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For the past few years, Milwaukee has maintained extreme focus on tradesman-type applications. The end result for the consumer tends to some pretty wicked task-specific products that everyone can use, but might not have the need for. The ductwork and drywall Sawzall blades follow suit with this trend.

The ductwork Sawzall blade features a “pierce point tip” designed to plunge into sheet metal with a tapered shape, allowing the blade to make both radius and square cuts for any kind of pro- or homeowner installation. Tiny teeth are designed to cut clean without hanging on duct material or bending the metal, which also makes for a less accurate fit.

The drywall blade is the one that caught our attention. Milwaukee’s Dan Wolfgram explains why this blade looks the way it does and why it’s short:

“When plumbers try to access a leak or Electricians are looking for a faulty wire, there is a substantial possibility that they will puncture an existing pipe or wire when using the standard blade lengths available today…” “The new Drywall Access blade is only 2-1/2” long, optimized to cleanly cut through up to 5/8” drywall but avoid this type of damage.”

So the drywall blade can run up, down, or across, and still move at full speed without worrying about electrical, pipes, or ducts behind the wall.

Both blades look great for the professional who needs this type of specialty function on a daily basis. And while I might not have a giant need for either, they look like they’d do a fine job of not mangling materials or severing your electrical.

Ductwork and Drywall Blade Press Release [Milwaukee]

 

11 Responses to Preview: Milwaukee Blades Target Frustration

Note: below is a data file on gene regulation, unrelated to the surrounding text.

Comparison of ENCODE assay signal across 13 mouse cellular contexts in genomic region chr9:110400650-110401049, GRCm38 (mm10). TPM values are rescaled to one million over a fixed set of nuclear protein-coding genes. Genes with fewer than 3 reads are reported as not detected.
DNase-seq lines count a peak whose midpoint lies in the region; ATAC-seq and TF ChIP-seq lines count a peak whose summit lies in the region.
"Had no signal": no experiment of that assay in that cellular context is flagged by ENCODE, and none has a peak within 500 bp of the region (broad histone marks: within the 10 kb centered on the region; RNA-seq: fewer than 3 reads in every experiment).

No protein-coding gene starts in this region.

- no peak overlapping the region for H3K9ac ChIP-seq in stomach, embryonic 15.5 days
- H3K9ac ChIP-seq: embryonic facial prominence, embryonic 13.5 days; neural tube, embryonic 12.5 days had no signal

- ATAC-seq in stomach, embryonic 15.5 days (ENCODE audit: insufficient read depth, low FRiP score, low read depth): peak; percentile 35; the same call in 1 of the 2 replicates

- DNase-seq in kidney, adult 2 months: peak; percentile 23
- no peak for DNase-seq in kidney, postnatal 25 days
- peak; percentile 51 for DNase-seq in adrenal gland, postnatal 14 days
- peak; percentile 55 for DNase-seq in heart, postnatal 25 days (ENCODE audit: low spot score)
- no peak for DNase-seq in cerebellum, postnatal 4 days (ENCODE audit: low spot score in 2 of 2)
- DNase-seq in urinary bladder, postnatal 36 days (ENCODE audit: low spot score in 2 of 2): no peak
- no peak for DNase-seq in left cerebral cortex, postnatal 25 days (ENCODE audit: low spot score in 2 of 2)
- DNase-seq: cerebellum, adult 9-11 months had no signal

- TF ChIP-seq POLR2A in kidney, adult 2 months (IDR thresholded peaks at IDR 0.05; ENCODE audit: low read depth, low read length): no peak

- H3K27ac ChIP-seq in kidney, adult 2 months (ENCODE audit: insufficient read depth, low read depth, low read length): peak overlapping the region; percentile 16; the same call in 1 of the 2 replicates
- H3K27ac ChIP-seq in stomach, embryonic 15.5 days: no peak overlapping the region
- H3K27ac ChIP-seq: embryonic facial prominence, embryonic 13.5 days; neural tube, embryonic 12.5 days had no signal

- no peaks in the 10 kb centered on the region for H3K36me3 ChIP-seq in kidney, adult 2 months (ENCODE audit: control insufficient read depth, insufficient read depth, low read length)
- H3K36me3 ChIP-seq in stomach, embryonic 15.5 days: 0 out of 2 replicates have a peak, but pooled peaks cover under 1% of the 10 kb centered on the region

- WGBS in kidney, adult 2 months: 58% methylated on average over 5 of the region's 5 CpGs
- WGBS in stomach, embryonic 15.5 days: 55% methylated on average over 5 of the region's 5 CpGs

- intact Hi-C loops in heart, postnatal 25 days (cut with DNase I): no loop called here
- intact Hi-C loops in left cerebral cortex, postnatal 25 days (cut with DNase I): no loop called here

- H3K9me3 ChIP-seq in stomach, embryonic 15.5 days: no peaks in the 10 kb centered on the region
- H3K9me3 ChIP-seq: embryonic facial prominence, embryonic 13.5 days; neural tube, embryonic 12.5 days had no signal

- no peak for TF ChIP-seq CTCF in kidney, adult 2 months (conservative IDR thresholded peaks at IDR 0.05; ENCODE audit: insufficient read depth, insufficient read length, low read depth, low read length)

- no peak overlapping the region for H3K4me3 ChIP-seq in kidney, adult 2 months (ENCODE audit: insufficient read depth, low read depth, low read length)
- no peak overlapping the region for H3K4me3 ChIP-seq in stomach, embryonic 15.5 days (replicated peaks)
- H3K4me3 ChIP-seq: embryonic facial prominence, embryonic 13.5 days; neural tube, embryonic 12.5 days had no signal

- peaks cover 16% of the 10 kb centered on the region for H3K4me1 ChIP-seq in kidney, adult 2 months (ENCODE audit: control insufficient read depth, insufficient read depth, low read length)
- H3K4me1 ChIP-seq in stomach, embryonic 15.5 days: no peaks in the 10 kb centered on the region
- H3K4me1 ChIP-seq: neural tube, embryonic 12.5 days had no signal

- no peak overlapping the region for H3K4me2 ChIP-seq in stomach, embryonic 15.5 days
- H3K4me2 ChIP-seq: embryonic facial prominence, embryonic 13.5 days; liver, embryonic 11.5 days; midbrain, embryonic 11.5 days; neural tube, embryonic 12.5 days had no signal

1. gary z says:

    Since most emergencies happen when the tool and lumber stores are closed, keeping a couple of these blades in the tool box could be a big help.

  2. TominDC says:

    This new drywall blade is definitely cool. However, Milwaukee invented it 25+ years too late. Since the mid 1980′s the Fien Multimaster has enabled plunge cutting drywall with great precision and zero chance of damaging stuff inside the wall. The past several years has seen an explosion of cheaper imitations (like Milwaukee’s M12?). There are still lots of uses for recip saws, but drywall surgery ain’t one of ‘em.

    • Blair says:

      For larger areas,(think window cutouts, etc.), the reciprocating saw is a superior tool, much quicker.

    • gary z says:

      I keep lusting after the Fein, but at 3 or 4 hundred bucks it’s hard to justify. I’ve used the one at the store a couple of times, and you are right, the Fein would be a better choice on drywall.

  3. Eric R says:

    A couple of those blades in the saw case are handy as a “just in case” for the home repairman.
    I don’t use my recip saw that much, but when you need it, nothing else will do the job as effectively.
    Thanks Sean.

  4. Fong says:

    Interesting. Is using a recip saw common for plumbers and electricians? The only ones I’ve ever seen do work for me has used hand saws. Granted, they were small jobs but as many have mentioned:

    1. I’d think a large recip saw would only be useful for large jobs that don’t require as much precision (like a window cutout) in which case you’re not worried about plumbing or wires.
    2. The blade still looks long enough to cut through part of the framing and I’d hate to think plumbers and electricians are just slicing through framing looking for a fault of leak.
    3. With smaller, lighter, more precise tools on the market like the Fein, why would a plumber or electrican carry around a big recip saw? I’m sincerely asking.

    I’ve only used a recip saw for demolition and rough cutting.

    F-

  5. davesander says:

    I like the drywall blade, but I just make my own by cutting and filing bent recip blades to the right length so I only cut the drywall and no further.
    Dave

  6. gary z says:

    Merry Christmas Toolmongers! May your holiday be filled with hope, happiness, and tools that dreams are made of.

  7. fred says:

    BTW part numbers are:

    MILWAUKEE 48-00-1630
    and
    MILWAUKEE 48-00-1640

    Neither seem to be available yet

  8. Jose says:

    Nothing beats the drywall/plaster blade by Saf-T-Kut…Minimal Dust and NO WORRY. Milwaukees blade still goes through the other side, an FEIN…tooo much dust!…
    but not the Saf-T-Kut blade…HANDS DOWN!!!!…All my friends in different trades use the Saf-T-Kut blade.

    Check them out…www.saf-t-kut.com

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